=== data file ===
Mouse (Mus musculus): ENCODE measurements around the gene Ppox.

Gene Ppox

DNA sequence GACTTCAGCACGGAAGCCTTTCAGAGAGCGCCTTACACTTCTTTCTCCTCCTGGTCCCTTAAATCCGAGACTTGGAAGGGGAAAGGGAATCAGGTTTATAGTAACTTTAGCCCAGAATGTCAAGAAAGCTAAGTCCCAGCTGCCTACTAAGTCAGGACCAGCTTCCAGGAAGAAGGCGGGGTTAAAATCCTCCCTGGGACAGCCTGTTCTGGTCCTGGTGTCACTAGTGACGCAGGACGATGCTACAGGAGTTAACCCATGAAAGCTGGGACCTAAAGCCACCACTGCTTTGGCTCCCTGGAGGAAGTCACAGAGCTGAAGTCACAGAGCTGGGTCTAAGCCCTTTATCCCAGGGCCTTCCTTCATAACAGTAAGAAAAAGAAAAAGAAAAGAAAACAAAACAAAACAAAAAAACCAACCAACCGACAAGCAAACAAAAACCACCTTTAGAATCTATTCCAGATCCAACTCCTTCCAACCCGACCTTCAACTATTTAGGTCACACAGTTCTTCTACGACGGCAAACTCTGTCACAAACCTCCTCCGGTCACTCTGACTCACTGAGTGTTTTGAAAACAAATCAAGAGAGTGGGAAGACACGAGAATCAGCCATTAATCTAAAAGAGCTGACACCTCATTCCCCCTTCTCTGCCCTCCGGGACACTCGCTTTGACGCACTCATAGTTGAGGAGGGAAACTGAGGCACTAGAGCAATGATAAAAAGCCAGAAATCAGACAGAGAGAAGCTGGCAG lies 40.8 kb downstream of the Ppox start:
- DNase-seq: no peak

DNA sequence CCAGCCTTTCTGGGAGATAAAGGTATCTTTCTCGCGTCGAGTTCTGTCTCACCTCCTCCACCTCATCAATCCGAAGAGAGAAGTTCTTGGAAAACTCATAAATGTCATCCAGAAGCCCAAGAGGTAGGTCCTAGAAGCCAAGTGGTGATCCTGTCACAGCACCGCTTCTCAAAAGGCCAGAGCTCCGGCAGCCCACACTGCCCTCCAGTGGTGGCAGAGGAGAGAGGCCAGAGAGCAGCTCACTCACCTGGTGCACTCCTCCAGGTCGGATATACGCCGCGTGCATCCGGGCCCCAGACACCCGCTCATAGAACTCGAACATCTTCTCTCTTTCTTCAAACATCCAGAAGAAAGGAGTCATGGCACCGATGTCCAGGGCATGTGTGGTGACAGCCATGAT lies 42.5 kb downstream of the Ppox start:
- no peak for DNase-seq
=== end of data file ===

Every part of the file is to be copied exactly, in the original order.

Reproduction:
Mouse (Mus musculus): ENCODE measurements around the gene Ppox.

Gene Ppox

DNA sequence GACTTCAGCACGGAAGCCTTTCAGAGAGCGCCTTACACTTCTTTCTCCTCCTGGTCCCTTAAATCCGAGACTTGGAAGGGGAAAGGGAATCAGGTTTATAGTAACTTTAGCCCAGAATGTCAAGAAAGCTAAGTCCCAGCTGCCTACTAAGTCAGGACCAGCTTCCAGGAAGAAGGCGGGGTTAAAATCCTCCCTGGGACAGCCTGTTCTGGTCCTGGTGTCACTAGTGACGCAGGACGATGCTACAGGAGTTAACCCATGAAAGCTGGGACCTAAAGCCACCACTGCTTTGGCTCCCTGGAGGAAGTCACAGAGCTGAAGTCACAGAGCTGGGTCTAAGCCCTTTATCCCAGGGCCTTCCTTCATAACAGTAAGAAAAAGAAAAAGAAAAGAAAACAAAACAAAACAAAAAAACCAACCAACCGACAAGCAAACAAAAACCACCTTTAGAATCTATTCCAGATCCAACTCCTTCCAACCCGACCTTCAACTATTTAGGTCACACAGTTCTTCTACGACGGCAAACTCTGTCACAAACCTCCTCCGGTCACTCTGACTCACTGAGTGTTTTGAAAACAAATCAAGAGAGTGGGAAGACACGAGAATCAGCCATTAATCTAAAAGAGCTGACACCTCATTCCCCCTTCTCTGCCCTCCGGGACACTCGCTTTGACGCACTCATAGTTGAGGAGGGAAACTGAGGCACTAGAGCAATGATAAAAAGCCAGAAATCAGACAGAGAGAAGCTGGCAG lies 40.8 kb downstream of the Ppox start:
- DNase-seq: no peak

DNA sequence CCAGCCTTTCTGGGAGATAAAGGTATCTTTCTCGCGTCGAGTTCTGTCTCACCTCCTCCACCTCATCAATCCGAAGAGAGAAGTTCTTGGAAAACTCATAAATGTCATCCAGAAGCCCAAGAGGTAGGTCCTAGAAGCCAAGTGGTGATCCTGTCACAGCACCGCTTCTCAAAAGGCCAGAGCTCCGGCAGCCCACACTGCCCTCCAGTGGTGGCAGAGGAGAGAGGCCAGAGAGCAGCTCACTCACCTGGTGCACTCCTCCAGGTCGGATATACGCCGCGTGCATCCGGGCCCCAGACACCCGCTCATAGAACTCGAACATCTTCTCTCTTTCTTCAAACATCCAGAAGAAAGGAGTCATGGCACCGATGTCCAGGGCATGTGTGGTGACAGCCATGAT lies 42.5 kb downstream of the Ppox start:
- no peak for DNase-seq